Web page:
NZB Pays Tribute to Laurie Laxon

23 July 2021

As the thoroughbred industry mourns the loss of Hall of Fame trainer Laurie Laxon, New Zealand Bloodstock would like to reflect on the legendary trainer’s illustrious career, spanning over decades and across multiple continents.

Hong Kong Cup celebrations after an emphatic Romanee Conti (NZ) win in the feature.

Raised from humble beginnings in the mighty Waikato, Laxon began his racing vocation as an amateur rider before establishing a training stable near Ngaruawahia just outside of Hamilton.

From there, Laxon gained reputable influence as one of New Zealand’s leading trainers, forming a special relationship with NZB Principal, Sir Peter Vela and his late brother Philip.

Attributing to his early success, Laxon’s path crossed with the Velas as they began to establish their boutique thoroughbred operation now known as Pencarrow Stud.

A relationship that began in the early 1970s and developed into a lifelong friendship is something that Sir Peter Vela has remembered in the days since Laxon’s death.

“It’s with a great deal of sorrow and a very heavy heart that I reflect on Laurie’s passing this week,” commented Sir Peter Vela.

“He was a great pal and partner for the past 50 years brought about by a common interest in horses. An interest which took us on a wonderful journey from our first runner at Rotorua to our first Group winner at Hastings. From Gisborne to Royal Ascot, Melbourne to Sha Tin and a Hong Kong Cup with Romanee Conti. And then of course Singapore.

“He was a wonderful person and an incredible horseman and I very much look forward to celebrating his life with his friends and family,” he added.

A spirited bidder, Laxon was a renowned face at NZB’s major sales, purchasing a string of horses from the grounds at Karaka each year.

Laurie Laxon with great friend & NZB Chairman, Joe Walls comparing notes at Karaka.

“The first time I met Laurie was back in the day when he was setting up his own racing stables,” commented NZB Chairman and long-time friend of Laxon, Joe Walls.

“Initially he was keen to get involved in the Ready to Run Sale as a way of making a name for himself, so for two or three seasons, we helped him amass horses from the sales that he prepared and broke in.

“The major thing that got him on his way was forming a relationship with Sir Peter and Philip Vela, who, at the time, were setting up Pencarrow Stud.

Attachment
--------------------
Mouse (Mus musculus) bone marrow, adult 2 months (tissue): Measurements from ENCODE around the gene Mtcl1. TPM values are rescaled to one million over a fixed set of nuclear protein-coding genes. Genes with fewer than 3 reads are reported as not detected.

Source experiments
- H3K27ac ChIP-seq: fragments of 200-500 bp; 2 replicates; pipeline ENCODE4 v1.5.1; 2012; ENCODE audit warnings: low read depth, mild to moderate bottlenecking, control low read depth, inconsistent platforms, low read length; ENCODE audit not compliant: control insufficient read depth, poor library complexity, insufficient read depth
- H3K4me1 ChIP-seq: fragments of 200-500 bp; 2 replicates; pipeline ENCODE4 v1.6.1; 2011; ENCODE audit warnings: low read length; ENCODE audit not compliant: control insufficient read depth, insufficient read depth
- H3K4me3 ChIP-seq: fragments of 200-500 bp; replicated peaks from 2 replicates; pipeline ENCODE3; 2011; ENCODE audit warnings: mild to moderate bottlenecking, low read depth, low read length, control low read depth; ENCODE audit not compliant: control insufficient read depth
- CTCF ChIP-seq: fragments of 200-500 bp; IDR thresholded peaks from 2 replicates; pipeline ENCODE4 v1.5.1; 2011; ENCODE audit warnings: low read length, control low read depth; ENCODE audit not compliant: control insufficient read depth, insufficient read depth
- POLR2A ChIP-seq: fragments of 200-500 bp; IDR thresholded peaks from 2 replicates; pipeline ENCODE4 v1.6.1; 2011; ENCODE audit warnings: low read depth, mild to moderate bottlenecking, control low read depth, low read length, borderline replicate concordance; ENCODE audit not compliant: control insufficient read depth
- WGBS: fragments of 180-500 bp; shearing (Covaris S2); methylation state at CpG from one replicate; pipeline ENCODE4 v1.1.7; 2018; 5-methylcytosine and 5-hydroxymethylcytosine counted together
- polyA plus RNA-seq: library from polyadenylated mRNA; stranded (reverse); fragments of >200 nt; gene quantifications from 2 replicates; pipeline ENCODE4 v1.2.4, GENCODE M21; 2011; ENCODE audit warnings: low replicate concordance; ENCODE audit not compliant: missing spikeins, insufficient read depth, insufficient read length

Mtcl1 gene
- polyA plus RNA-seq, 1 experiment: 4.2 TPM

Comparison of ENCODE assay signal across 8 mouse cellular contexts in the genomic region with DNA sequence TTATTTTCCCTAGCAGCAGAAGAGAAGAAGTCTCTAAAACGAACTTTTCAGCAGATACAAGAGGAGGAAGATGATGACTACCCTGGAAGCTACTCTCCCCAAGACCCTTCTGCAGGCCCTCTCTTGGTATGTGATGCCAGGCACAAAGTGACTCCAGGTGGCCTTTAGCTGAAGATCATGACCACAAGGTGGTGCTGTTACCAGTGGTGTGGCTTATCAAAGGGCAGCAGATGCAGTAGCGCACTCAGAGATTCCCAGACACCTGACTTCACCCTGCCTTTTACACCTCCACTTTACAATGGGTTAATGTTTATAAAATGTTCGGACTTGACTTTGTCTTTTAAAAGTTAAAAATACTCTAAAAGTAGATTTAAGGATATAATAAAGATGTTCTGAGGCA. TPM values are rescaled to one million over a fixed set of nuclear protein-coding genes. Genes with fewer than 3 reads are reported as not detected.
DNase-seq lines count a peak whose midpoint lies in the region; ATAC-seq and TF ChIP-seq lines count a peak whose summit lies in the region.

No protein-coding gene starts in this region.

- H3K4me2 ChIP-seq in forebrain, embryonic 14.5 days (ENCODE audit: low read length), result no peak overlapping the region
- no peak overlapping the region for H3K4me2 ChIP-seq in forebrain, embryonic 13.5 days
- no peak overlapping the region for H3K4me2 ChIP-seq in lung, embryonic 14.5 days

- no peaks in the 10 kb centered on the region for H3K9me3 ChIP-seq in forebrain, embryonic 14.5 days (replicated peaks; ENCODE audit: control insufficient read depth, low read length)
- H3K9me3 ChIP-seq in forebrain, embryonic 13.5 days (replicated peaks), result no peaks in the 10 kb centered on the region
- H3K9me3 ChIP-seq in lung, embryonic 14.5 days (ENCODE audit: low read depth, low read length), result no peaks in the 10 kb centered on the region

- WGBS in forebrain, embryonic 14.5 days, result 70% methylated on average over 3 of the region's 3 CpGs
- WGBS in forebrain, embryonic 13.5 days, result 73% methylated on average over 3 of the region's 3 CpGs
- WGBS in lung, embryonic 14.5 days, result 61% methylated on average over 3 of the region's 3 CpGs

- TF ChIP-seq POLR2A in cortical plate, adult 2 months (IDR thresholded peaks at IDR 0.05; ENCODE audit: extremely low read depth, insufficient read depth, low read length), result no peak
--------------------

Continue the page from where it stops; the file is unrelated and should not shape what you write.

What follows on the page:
“The Vela brothers’ were keen on racing fillies, which coincided with Laurie establishing his knack for training fillies and mares.”

Laxon was an avid supporter of the New Zealand-bred horse, remaining unfalteringly loyal to NZB until his death.

“He was brilliant. He was a great supporter of New Zealand horses and all the horses he bought came out of our sales,” said NZB’s Director of Business Development and friend of Laxon, Mike Kneebone.

“He had huge success with horses from our Ready to Run sale. It was through his support and success that we got a foothold in Singapore, so we’re forever grateful to him.

“He was a great friend and he’ll be sadly missed,” said Kneebone.

Leaving his kiwi career behind, he went on to build a racing empire on his own account after relocating to Singapore, where he conquered the country’s training ranks and accumulated more than 1250 wins at Kranji racecourse.

“He was a good trainer who had a knack of being able to prepare a horse for a race. He shone because he could see a long way out and he always planned well,” commented Walls.

“He wasn’t just a man that trained horses in New Zealand, he become recognised all around the world as a top trainer.

“He made friends easily when he moved up to Singapore and was always playing practical jokes on his friends at the Singapore Turf Club.

“Laurie was a guy who had a great sense of humour, was always telling a story and will be remembered by many for his wit and kind heart,” he said.

Laxon was inducted into the time-honoured New Zealand Racing Hall of Fame in 2016 and returned to New Zealand in 2017, residing in the Coromandel up until his passing.

Laurie Laxon is survived by his sons Craig, Roger and John, and daughter Lucy.